Walls has carved a story with precision and grace out of one of the most chaotic, heart-breaking childhoods... This deeply affecting memoir is a triumph in every possible way, and it does what all good books should: it affirms our faith in the human spirit.' - Dani Shapiro
Jeannette Walls lives in New York and on Long Island and is married to writer John Taylor. She is a regular contributor to MSNBC.com.
MSNBC gossip columnist Walls (Dish: The Inside Story on the World of Gossip) wants to set the record straight about her background. Writing from a child's perspective, she relates the peripatetic lifestyle of her family, brought on by an alcoholic father and an artist mother who feels that rules and discipline hold people back. Neither parent holds a job for long, which forces the family either to skedaddle when the bills mount up or to move in with in-laws. The kids end up having to fend for themselves, endure the teasing of their schoolmates, sleep on cardboard boxes, and scrounge for food. This is an extreme example of a dysfunctional family, and Walls does not shrink from exposing every detail. With one parental relapse after another, the reader begins to wonder how Walls will break out. Finally, she does so by joining her school newspaper and finding her calling, then moving to New York City to pursue it. Walls, who openly expresses her shame and embarrassment about her parents, seems to have written this memoir to forgive herself for hiding her background. While she may be glad to get it off her chest, the reader is none the better for it. For large public libraries only.-Gina Kaiser, Univ. of the Sciences in Philadelphia Copyright 2005 Reed Business Information.
'Walls doesn't pull her punches. Walls's parents - just two of the unforgettable characters in this excellent, unusual book - were a matched pair of eccentrics. And raising four children didn't conventionalise either of them. [Walls has] a fantastic storytelling knack.' Publishers Weekly 'Just read the first pages of THE GLASS CASTLE by Jeannette Walls, and I defy you not to go on. It's funny, and sad, and quirky, and loving. I was incredibly touched by it.' -Dominick Dunne, author of The Way We Lived Then : Recollections of a Well-Known Name Dropper and Justice: Crimes, Trials, and Punishments * 'Like JD Salinger or Hemingway before her, Jeannette Walls has the talent of knowing exactly how to let a story tell itself, crafted without self-pity or analysis or judgement' Independent on Sunday * 'A terrific story, grippingly told' Sunday Times * 'Funny and brilliantly written' Evening Herald * 'There isn't a shred of self-pity in this deeply compassionate book' Marie Claire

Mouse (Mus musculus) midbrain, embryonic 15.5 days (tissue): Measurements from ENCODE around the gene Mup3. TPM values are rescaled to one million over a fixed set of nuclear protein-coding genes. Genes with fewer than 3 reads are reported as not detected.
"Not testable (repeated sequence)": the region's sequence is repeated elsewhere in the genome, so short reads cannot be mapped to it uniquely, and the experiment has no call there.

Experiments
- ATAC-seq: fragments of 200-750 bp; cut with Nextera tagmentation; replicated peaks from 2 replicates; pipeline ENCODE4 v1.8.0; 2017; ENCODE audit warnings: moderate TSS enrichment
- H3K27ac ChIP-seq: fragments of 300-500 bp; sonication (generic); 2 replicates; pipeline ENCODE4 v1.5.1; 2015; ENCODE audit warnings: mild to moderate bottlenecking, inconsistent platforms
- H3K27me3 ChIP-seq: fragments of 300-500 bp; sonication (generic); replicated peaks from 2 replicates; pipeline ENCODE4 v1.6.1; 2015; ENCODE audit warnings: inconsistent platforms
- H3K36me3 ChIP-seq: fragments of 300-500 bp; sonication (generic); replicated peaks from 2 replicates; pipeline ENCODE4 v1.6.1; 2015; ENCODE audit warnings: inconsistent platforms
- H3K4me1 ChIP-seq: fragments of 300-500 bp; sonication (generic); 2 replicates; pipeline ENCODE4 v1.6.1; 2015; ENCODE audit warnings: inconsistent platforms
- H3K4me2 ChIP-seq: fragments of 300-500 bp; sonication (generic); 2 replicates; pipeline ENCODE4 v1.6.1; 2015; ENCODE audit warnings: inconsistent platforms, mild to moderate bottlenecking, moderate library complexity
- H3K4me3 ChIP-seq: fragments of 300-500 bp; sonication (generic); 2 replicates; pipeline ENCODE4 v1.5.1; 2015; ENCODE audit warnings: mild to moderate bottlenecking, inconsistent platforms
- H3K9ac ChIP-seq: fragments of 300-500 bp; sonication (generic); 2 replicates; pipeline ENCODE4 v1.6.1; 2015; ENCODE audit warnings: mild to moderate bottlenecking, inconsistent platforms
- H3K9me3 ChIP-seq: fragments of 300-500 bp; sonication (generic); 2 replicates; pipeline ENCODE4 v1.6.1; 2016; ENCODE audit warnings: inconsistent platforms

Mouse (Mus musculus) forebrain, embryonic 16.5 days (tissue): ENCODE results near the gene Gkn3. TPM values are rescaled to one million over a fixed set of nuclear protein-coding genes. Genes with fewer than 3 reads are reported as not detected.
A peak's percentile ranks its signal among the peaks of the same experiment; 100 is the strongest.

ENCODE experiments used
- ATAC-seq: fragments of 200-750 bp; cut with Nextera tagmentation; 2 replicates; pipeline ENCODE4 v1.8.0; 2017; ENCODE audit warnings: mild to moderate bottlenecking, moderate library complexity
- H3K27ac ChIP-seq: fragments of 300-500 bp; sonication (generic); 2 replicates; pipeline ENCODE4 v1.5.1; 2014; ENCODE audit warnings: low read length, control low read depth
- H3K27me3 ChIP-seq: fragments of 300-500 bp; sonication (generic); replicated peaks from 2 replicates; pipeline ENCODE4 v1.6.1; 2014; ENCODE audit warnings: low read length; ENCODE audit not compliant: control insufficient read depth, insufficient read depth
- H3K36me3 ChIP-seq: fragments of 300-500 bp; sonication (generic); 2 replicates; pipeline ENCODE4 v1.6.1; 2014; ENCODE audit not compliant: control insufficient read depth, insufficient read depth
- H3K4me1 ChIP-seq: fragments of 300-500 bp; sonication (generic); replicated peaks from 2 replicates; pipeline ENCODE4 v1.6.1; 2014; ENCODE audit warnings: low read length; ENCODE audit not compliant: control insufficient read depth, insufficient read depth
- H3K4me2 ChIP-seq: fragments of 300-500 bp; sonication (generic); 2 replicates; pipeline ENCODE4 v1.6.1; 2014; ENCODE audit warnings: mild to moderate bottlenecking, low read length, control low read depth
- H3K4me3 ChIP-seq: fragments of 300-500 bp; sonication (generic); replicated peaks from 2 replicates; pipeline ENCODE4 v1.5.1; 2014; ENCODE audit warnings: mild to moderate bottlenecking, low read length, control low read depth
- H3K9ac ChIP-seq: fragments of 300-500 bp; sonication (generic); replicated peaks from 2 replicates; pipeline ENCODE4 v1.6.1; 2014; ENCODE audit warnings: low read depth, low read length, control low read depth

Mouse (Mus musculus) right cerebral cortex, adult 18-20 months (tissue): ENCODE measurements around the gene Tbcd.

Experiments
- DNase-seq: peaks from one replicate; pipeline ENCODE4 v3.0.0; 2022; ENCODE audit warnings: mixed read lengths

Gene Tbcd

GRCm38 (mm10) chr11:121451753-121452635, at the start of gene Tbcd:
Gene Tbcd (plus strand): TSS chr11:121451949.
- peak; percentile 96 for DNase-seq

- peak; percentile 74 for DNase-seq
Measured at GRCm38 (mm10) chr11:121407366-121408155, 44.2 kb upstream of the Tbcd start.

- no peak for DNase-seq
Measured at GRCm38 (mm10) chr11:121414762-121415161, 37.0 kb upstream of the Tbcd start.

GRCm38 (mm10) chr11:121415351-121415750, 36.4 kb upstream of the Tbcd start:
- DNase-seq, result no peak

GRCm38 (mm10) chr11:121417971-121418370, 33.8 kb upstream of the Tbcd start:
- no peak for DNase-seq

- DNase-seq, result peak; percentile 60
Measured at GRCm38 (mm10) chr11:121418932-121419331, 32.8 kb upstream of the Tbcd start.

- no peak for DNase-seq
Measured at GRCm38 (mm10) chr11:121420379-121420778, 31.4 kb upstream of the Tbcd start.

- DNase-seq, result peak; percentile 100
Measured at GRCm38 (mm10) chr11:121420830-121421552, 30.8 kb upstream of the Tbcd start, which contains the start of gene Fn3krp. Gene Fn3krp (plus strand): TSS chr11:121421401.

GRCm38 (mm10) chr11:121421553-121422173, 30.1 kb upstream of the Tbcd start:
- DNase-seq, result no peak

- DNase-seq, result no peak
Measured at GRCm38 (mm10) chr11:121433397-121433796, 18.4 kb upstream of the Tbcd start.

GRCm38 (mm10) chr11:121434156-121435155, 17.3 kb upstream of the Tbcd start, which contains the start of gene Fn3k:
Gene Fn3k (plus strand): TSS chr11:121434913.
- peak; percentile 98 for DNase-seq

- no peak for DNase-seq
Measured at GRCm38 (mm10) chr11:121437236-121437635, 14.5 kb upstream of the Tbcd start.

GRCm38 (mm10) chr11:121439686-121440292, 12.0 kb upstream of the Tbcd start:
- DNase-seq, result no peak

Freelance writer Walls doesn't pull her punches. She opens her memoir by describing looking out the window of her taxi, wondering if she's "overdressed for the evening" and spotting her mother on the sidewalk, "rooting through a Dumpster." Walls's parents-just two of the unforgettable characters in this excellent, unusual book-were a matched pair of eccentrics, and raising four children didn't conventionalize either of them. Her father was a self-taught man, a would-be inventor who could stay longer at a poker table than at most jobs and had "a little bit of a drinking situation," as her mother put it. With a fantastic storytelling knack, Walls describes her artist mom's great gift for rationalizing. Apartment walls so thin they heard all their neighbors? What a bonus-they'd "pick up a little Spanish without even studying." Why feed their pets? They'd be helping them "by not allowing them to become dependent." While Walls's father's version of Christmas presents-walking each child into the Arizona desert at night and letting each one claim a star-was delightful, he wasn't so dear when he stole the kids' hard-earned savings to go on a bender. The Walls children learned to support themselves, eating out of trashcans at school or painting their skin so the holes in their pants didn't show. Buck-toothed Jeannette even tried making her own braces when she heard what orthodontia cost. One by one, each child escaped to New York City. Still, it wasn't long before their parents appeared on their doorsteps. "Why not?" Mom said. "Being homeless is an adventure." Agent, Jennifer Rudolph Walsh. (Apr.) Copyright 2005 Reed Business Information.